Improving Arabesque

Arabesque is another one of the most sought-after positions in ballet, it’s a signature step.  It’s important that you represent the art form well with a high and correctly-placed arabesque.  That’s what I’m going to show you how to get today.


Video

Here’s a video all about arabesque for you:

What your teachers say

Here are some corrections that your teachers may give for arabesque.  Please note that these a great corrections, they demonstrate how to correctly do the step.  But, we’re going to dive a little deeper and find out how exactly we can apply them best.

  • Higher leg.
  • Keep your back up and as straight as possible.
  • Straight back leg!
  • Tuck the heel in.

The muscles

Let’s go ahead and overview the muscles that you must use in arabesque:

(NOTE: Click on the image to learn more about the muscle).

Analysis of your corrections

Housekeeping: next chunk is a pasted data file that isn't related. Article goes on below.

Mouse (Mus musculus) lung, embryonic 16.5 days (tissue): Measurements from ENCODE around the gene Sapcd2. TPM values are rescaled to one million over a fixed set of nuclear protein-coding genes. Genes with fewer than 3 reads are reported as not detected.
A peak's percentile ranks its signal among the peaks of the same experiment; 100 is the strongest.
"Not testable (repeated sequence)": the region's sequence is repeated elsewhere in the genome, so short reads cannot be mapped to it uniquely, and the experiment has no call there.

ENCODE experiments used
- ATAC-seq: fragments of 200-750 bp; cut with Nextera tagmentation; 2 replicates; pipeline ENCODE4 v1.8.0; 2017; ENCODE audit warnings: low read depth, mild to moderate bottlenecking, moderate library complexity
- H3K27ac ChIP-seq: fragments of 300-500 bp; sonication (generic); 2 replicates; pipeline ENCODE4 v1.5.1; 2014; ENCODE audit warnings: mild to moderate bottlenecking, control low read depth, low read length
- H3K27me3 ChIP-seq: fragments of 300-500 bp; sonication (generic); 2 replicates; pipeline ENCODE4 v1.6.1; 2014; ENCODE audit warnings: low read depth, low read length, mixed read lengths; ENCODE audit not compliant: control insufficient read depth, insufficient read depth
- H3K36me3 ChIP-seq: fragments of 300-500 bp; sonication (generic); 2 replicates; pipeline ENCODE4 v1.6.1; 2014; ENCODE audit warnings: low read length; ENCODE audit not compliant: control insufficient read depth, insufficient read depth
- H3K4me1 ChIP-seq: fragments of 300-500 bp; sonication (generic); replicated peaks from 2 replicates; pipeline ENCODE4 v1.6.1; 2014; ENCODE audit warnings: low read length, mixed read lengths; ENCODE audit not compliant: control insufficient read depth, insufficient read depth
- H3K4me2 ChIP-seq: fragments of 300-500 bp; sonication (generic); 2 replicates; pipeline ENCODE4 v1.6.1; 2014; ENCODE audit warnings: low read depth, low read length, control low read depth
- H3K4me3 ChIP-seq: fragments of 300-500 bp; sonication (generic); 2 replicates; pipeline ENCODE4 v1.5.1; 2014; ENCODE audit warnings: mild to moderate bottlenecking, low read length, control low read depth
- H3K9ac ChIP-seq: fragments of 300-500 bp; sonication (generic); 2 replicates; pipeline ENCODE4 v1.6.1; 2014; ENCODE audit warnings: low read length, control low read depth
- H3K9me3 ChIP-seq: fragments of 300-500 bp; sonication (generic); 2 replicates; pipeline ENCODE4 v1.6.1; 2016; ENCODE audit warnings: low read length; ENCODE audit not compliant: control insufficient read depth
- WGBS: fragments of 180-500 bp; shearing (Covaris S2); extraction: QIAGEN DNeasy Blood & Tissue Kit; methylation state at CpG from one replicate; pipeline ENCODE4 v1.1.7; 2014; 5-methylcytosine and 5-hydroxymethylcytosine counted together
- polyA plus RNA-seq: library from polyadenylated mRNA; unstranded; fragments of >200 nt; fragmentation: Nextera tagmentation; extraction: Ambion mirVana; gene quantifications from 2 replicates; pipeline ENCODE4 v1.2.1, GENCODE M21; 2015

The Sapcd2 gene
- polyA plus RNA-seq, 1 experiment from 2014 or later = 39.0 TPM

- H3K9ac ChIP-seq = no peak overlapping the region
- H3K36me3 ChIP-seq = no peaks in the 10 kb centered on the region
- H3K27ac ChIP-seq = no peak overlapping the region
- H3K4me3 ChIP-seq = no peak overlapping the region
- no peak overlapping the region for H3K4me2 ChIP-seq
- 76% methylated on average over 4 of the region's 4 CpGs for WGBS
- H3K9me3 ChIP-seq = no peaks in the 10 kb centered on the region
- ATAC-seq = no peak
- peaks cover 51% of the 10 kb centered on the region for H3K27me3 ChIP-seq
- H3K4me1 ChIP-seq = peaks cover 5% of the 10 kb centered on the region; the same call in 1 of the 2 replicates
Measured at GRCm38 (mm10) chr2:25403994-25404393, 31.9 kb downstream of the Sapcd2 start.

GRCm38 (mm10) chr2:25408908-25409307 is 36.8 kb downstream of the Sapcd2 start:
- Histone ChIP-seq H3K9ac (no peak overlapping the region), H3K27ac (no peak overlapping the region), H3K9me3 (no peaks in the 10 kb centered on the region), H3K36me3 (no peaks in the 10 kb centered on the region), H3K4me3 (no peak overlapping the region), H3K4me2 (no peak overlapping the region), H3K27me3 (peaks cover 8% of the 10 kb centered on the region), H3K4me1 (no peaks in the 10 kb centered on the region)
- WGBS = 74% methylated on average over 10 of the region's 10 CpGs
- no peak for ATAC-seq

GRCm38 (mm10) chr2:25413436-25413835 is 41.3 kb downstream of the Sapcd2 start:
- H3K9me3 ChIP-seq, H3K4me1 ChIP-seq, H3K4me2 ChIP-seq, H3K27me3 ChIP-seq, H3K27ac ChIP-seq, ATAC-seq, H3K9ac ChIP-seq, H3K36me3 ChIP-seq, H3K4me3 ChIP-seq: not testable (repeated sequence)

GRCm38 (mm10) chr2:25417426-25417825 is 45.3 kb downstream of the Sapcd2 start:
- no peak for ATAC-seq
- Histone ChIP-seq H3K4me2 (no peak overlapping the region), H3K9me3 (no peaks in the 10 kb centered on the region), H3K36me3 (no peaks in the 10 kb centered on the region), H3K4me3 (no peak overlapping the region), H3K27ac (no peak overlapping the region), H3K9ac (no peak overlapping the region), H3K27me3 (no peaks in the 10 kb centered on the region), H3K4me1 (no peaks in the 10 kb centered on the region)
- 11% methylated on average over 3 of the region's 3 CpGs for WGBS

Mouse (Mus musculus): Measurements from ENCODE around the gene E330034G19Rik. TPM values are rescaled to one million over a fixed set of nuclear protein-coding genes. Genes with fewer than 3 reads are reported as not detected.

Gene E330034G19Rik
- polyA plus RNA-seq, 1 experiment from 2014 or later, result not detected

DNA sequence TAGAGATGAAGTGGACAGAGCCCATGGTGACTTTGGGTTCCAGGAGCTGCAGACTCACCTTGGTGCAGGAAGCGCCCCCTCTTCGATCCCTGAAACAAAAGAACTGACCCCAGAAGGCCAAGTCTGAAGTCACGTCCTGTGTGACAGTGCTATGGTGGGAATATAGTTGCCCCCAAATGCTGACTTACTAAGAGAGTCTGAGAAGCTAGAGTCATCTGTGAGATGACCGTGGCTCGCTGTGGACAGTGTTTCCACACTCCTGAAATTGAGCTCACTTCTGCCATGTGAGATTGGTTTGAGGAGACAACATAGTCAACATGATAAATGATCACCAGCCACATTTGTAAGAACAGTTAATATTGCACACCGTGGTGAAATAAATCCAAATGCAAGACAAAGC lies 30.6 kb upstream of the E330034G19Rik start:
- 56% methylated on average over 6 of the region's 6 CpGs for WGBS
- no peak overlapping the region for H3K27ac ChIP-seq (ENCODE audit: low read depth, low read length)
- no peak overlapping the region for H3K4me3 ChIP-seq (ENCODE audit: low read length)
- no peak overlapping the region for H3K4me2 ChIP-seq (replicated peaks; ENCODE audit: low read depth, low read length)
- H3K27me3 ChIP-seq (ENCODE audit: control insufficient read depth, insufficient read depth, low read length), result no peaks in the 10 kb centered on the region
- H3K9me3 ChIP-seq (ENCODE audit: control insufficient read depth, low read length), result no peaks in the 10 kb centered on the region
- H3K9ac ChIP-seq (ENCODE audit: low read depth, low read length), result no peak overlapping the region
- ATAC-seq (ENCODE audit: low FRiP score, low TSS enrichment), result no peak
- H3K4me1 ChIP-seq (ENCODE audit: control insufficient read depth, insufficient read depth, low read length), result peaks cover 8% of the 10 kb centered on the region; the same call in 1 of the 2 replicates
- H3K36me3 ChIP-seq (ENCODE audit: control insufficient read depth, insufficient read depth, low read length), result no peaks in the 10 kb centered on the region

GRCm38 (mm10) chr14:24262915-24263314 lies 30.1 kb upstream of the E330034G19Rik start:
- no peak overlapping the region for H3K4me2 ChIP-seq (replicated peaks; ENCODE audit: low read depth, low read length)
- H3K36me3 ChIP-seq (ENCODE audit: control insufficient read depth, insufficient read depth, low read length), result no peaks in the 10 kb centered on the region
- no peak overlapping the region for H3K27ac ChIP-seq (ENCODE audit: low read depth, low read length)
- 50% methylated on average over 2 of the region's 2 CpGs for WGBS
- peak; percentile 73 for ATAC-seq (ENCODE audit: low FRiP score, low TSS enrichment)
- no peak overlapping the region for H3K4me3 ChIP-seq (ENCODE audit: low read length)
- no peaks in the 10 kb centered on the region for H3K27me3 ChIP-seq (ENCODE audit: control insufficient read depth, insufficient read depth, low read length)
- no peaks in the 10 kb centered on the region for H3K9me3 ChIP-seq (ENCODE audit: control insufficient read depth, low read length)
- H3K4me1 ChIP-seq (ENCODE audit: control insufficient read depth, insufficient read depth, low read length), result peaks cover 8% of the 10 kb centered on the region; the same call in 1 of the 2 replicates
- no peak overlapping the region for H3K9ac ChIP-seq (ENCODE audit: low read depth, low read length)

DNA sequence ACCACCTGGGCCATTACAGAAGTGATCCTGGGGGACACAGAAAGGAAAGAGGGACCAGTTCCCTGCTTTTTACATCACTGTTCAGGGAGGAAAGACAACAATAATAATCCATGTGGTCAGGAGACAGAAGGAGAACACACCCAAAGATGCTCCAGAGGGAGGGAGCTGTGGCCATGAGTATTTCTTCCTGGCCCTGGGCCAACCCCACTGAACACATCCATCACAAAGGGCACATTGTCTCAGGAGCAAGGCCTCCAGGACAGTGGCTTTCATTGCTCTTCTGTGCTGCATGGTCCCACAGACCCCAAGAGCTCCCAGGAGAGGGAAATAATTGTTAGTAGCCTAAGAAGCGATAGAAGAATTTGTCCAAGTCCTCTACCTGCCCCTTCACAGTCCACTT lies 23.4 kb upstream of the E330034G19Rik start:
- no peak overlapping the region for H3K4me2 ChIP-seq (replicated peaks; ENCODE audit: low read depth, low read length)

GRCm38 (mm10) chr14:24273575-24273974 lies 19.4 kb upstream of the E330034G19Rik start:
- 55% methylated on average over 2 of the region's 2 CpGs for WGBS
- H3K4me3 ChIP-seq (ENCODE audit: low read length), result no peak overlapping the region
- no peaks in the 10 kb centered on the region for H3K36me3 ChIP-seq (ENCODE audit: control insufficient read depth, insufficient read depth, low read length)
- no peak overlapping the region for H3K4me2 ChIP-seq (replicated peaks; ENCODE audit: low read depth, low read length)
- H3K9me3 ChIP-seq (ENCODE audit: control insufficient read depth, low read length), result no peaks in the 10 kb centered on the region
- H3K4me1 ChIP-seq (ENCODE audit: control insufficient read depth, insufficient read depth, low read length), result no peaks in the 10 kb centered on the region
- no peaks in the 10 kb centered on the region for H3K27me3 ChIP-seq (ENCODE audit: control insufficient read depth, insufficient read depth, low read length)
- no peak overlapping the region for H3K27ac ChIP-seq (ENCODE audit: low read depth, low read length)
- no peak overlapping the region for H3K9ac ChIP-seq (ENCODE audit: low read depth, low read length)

Now that we know the muscles that work, let’s examine them further to see how they can help you in arabesque.

How can I get my leg higher?

Use your gluteus maximus and your back muscles to get your leg higher.

Keep your back up and as straight as possible.

Keeping your back upright is going to come from the engagement of the back and the gluteus maximus.  Keeping it straight is coming from the eccentric contraction of the abdominals and core. (Click HERE to look at my Quizlet sets where we talk about the types of contractions).

Straight back leg!

Thinking of contracting the center of your hamstring on your working leg and slightly engaging your quadriceps will get that straight working leg you’re looking for.  Again, the hamstrings are the primary movers and the quadriceps are the secondary movers.

Tuck the heel in.

You’re going to want to use the inner thigh (adductors) on your supporting leg as the primary movers and your quadratus femoris as you secondary movers.  On the working leg, you quadratus femoris is the primary mover and the inner thigh is the secondary mover.


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2 thoughts on “Improving Arabesque

  1. You know so much about the muscles used for the arabesque! Sickled feet is a new one for me and I didn’t notice that you had them!

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